Review: ‘Ann Hampton Callaway: The Linda Ronstadt Songbook’ at Feinstein’s/54 Below

A recurrent feature at Feinstein’s/54 Below, Ann Hampton Callaway is best known to cabaret audiences for her sophisticated pop/jazz stylings and to TV viewers for the iconic theme song she wrote and performed for the sit-com series “The Nanny” (starring Fran Drescher). This week, the Platinum Award-winning artist returns to the cabaret stage for three nights with the world premiere of her latest celebration of popular American music, Ann Hampton Callaway: The Linda Ronstadt Songbook, and it’s a rousing addition to her repertoire.

1.Ann Hampton Callaway. Photo by Bill Westmoreland.
Ann Hampton Callaway. Photo by Bill Westmoreland.

The show traces the growth and breadth of Ronstadt’s career through a set of fifteen of her familiar songs, interspersed with background information and contextualization from her 2013 autobiography Simple Dreams: A Musical Memoir and from personal exchanges with Callaway, who also adds her own engaging comments and direct interactions with the audience in the intimate nightclub space. The selection reveals a decidedly feminist perspective on the challenges of love (changing the rules on what would have traditionally  been men’s songs), but it’s a universal theme that anyone who’s ever been in love, or fallen too hard or fast for the wrong person, can relate to and appreciate, as Callaway points out to both the men and the women in attendance. Judging by the reaction, everyone agrees.

Opening with a rocking rendition of “Different Drum” – Ronstadt’s breakout hit of 1967, recorded with her band the Stone Poneys – and then shifting to the bittersweet mood of “Long, Long Time,” the damning attitude of “You’re No Good,” the emotional devastation of “Tracks of My Tears,” “Poor, Poor Pitiful Me,” and “When Will I Be Loved?,” and the haunting anguish of “Desperado” from the singer’s pop/rock years, her heartfelt “songs of longing” showcase Callaway’s powerful voice and empathetic delivery. The show also includes such unforgettable classics as “Am I Blue” (with some skillful scatting) and poignant duets with Musical Director Billy Stritch on “Don’t Know Much” and “Somewhere Out There,” from Ronstadt’s trilogy of albums with Nelson Riddle in the 1980s.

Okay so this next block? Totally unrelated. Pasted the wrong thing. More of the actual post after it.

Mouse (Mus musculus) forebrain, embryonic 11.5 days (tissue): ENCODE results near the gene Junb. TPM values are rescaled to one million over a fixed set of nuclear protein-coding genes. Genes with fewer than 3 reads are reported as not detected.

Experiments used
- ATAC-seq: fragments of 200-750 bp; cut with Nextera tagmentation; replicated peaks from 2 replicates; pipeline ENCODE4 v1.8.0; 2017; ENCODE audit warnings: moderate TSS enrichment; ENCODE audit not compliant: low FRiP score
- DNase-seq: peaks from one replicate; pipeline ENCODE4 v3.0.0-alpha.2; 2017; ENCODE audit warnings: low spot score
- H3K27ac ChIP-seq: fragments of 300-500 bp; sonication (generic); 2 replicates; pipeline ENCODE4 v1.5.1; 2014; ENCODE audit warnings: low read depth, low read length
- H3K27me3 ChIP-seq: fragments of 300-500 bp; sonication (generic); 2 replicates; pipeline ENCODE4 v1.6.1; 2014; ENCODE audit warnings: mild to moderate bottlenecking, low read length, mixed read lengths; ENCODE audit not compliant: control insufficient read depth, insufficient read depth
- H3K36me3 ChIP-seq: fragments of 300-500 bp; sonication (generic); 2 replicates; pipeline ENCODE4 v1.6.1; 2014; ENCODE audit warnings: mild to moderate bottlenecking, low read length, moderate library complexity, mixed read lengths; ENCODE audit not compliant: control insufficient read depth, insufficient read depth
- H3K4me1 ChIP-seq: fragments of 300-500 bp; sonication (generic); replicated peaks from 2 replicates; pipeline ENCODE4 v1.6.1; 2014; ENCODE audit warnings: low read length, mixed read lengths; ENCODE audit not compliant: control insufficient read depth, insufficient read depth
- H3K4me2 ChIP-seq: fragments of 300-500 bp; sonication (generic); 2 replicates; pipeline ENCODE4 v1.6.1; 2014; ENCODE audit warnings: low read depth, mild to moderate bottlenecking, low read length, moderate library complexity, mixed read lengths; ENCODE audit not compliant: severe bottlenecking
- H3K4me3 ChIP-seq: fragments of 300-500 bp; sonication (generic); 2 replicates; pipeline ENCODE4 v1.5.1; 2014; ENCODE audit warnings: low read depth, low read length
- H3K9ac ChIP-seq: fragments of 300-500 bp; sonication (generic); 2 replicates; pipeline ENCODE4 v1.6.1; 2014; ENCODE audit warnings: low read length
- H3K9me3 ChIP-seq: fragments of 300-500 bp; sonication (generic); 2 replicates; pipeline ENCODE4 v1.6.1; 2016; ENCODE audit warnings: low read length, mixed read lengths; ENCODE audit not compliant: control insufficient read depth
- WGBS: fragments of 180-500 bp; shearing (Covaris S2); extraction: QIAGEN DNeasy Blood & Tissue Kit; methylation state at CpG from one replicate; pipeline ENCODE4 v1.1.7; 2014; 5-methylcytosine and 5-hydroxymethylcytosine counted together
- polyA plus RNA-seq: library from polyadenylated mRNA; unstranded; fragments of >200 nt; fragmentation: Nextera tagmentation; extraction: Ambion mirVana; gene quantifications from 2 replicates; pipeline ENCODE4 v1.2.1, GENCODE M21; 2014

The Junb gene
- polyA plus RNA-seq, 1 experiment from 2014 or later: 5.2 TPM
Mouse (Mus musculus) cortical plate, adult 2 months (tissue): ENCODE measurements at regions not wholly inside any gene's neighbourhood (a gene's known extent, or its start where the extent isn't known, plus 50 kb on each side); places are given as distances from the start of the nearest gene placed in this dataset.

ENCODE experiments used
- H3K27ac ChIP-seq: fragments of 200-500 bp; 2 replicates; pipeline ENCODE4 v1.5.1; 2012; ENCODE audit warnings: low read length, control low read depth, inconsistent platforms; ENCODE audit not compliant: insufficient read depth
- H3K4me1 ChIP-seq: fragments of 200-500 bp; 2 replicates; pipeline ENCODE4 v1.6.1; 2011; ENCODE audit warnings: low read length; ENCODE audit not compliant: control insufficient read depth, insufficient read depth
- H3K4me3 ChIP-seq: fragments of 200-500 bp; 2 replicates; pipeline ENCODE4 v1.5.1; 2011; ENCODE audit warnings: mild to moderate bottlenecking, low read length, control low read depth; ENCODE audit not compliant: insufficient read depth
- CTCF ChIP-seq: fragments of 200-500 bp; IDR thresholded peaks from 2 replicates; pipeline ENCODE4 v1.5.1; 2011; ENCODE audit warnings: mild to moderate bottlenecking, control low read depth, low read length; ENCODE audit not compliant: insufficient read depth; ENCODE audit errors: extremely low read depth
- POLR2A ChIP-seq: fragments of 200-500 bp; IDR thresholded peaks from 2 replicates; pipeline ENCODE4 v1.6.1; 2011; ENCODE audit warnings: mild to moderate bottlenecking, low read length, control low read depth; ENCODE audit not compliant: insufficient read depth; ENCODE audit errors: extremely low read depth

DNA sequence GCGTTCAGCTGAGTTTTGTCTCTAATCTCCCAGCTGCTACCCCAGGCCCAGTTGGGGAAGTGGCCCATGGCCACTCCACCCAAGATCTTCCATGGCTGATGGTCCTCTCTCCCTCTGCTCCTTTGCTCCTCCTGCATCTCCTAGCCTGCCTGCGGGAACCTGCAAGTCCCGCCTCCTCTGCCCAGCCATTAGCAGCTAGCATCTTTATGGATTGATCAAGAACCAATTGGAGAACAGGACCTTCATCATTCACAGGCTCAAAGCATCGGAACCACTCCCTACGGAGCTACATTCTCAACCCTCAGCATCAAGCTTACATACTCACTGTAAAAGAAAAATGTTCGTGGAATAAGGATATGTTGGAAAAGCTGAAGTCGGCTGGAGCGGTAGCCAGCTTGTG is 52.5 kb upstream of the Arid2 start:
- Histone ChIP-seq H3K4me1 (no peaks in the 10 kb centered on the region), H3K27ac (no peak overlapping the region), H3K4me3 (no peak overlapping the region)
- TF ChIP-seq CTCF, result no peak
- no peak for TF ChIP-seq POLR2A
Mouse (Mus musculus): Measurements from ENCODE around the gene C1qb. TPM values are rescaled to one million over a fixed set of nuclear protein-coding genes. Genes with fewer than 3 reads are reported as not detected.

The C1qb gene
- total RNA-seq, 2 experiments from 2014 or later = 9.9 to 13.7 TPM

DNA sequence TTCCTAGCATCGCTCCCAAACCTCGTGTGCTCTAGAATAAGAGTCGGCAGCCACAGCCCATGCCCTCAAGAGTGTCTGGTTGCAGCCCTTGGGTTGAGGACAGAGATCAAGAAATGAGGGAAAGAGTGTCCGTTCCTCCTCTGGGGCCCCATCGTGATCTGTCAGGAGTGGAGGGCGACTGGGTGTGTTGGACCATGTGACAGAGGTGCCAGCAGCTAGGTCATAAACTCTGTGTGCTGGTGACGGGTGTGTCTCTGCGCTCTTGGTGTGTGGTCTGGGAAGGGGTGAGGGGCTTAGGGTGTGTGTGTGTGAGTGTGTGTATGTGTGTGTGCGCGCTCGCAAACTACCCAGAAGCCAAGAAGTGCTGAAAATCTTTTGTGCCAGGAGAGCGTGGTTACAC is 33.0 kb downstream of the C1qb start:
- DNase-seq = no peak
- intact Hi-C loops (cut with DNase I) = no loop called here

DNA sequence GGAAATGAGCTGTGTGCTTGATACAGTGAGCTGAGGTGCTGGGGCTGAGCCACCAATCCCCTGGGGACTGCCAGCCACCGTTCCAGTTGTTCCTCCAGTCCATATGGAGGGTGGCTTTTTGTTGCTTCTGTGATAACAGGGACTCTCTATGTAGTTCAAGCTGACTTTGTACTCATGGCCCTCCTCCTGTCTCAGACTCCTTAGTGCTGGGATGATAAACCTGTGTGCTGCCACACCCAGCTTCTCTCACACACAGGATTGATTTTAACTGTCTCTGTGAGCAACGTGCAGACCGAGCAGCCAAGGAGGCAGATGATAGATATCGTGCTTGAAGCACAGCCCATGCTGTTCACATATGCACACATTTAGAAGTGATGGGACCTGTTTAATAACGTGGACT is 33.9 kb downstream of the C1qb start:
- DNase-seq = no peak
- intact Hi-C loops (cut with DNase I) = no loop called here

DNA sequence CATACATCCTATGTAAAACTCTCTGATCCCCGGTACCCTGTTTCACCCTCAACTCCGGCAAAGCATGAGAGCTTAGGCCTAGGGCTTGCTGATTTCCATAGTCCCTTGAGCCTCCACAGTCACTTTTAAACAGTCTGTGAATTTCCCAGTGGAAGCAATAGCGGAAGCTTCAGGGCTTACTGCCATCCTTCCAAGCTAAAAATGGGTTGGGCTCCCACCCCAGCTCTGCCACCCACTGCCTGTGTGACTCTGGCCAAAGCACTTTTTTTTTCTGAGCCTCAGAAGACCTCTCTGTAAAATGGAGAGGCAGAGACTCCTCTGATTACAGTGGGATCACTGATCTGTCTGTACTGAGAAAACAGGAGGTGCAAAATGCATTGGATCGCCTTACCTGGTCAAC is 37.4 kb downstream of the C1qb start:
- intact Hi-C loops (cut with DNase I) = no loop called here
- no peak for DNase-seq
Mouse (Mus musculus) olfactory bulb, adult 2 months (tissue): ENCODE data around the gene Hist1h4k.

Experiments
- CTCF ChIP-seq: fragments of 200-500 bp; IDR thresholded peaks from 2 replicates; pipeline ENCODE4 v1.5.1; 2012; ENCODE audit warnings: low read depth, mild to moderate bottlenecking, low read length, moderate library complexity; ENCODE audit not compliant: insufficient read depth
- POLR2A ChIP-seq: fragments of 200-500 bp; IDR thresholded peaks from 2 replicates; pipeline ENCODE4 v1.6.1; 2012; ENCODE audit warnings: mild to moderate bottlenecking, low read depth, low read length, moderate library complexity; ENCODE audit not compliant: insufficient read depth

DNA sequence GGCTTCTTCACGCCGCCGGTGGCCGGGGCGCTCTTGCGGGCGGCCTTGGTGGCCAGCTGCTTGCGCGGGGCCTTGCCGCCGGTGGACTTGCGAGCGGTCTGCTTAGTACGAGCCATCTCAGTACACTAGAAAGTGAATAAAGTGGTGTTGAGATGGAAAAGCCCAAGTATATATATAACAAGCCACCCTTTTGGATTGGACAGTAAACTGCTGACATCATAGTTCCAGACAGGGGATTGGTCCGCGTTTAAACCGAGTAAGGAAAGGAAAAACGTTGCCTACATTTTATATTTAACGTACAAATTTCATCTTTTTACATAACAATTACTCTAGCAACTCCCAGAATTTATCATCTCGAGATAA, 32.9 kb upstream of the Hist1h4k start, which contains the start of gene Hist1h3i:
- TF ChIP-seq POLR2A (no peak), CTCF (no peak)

The eclectic song list not only spotlights the variety of Ronstadt’s taste in music, but also Callaway’s own impressive range of styles and signature jazz-infused vocals. What Callaway observes about Ronstadt – “there’s nothing she can’t sing” – applies equally well to her, as she pays homage to the singer and her songs, while giving them her own personal flavor. Whether you’re a fan of Ronstadt, or of pop music, rock-and-roll, American standards, or jazz classics, there’s something for everyone in Callaway’s versatile selection and appealing performance, backed by a splendid four-piece band (with Stritch on piano, Tim Horner on drums, Martin Wind on bass, and Ronstadt’s long-time musician and arranger Bob Mann on guitar).

You have two more chances to catch the debut of Ann Hampton Callaway: The Linda Ronstadt Songbook this weekend, and you can look forward to seeing the acclaimed singer again when she returns to Feinstein’s/54 Below in October, with another tribute to legendary female vocalists in Ann Hampton Callaway: Diva Power.

Running Time: Approximately 75 minutes, without intermission.

Ann Hampton Callaway: The Linda Ronstadt Songbook plays through September 22, at Feinstein’s/54 Below – 254 West 54th Street, NYC. For tickets, call (646) 476-3551, or purchase them online.



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